Heading into the European Council meeting in Brussels this week, European Union leaders face a packed agenda as they move to define the EU’s overall political direction and priorities. At the forefront are pressing issues around migration, security and economic policy.

The EU has its origins in the years following World War II, aiming to promote a peaceful, united and prosperous Europe. The fact that it has grown from six to 28 member states highlights the benefits and success of this political and economic union over the past 68 years.

However, the European political landscape has undergone a significant transformation in the past decade, as strikingly illustrated by the UK’s decision to exit the EU. British voters are not alone, with growing support of populism across the EU now challenging the status quo on a wide range of issues, including immigration and economic policy.

Growing tension over established economic issues and broader policy is moving closer to the centre of the political spectrum. This shift toward populism has been most dramatic in the larger EU countries, which together represent over 70% of the bloc’s GDP. This is creating uncertainty and potentially higher risk for investors.

The rise of populism in Europe

Italy’s new government is challenging the status quo

Italy made headlines when elections in March favoured two populist parties, challenging the EU’s migration policy, strict fiscal rules and the future of the euro. It’s reasonable to expect a confrontation between Italy and its European partners over the near term. In fact, we’ve already seen Italy’s hard-line stance on migration and the appointment of eurosceptic politicians to head important budget and finance committees in parliament.

Immigration dispute puts Germany’s coalition government at risk

Italy is not alone in its hardening attitudes toward immigration. In Germany, the shifting attitude on migration has created a sharp rift between Chancellor Angela Merkel and her Interior Minister, potentially jeopardizing the coalition government that was formed only a few months ago after long negotiations. The Interior Minister has threated to enforce Germany’s borders, presumably fearful of his party losing ground to populist, anti-immigration parties in upcoming state elections. However, disrupting the free movement of people would strike at the very foundation of the EU goals and values that Merkel has championed.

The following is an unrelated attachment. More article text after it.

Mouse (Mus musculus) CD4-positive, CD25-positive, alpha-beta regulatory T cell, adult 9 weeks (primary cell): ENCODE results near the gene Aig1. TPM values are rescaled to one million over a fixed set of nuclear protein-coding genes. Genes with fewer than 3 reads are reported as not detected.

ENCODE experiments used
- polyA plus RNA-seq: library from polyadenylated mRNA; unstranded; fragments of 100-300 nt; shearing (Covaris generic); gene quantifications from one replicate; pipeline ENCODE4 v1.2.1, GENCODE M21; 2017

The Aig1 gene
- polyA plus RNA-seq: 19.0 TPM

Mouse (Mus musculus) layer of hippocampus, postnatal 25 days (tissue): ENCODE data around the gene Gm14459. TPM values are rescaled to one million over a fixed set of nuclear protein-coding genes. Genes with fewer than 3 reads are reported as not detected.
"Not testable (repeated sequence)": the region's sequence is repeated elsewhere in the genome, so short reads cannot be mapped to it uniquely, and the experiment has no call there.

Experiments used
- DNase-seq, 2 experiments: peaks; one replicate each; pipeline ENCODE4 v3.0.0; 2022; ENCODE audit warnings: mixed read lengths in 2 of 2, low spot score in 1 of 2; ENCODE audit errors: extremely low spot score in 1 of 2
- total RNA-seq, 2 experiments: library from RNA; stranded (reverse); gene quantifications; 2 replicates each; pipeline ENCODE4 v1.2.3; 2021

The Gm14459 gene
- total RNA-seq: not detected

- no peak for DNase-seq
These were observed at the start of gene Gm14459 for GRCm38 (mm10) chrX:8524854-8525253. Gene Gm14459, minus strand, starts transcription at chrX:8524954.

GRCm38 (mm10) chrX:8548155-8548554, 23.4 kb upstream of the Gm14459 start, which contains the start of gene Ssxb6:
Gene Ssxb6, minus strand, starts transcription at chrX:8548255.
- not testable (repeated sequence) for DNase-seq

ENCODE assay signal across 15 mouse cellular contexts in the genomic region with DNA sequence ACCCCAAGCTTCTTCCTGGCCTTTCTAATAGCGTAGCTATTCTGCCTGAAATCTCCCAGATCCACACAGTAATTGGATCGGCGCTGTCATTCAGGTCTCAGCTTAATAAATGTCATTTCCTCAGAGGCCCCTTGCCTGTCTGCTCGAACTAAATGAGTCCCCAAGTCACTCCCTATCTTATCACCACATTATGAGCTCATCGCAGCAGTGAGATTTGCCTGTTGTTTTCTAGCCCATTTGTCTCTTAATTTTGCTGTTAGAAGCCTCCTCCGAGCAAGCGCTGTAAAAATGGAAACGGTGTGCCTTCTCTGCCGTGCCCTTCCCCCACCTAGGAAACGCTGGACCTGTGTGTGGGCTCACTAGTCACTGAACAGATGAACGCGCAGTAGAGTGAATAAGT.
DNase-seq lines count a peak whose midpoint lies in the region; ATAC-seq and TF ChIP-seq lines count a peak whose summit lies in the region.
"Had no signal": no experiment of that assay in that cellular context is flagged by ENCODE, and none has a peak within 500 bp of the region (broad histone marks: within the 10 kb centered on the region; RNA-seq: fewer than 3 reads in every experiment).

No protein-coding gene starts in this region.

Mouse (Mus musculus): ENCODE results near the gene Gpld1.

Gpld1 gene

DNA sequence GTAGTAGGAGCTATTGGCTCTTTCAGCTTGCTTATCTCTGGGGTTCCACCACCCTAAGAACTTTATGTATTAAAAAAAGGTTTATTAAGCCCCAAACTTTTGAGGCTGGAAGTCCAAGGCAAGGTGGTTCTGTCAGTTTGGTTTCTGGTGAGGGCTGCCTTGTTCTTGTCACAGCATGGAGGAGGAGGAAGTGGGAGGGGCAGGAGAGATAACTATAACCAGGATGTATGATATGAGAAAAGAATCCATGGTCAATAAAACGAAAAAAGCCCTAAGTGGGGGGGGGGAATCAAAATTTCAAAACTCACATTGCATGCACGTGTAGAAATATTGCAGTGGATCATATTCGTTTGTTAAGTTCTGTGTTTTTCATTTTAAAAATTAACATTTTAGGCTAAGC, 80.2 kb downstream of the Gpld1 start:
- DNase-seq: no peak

Preparing for Brussels

Chancellor Merkel has made some initial progress, issuing a joint declaration with French President Emmanuel Macron that includes proposals on stricter enforcement of the EU’s external borders, further mechanisms to strengthen the euro as well as a Eurozone budget to help alleviate interregional inequality. But whether the French-German resolve is enough to build a broad consensus with European leaders and, more importantly, their constituents remains to be seen.

Sun Life Granite Portfolios: turning cautious – for now

While there is no shortage of news around trade and geopolitics, internal political developments in Europe matter. The EU represents approximately 20% of both global equity market capitalization and GDP. Indeed, the recent political tension has caught the attention of investors with Italian bonds coming under pressure and the Euro falling against the U.S. dollar over the past few weeks.

In the context of these structural challenges, we have (for now) implemented a more cautious position towards Europe in the Sun Life Granite Portfolios.

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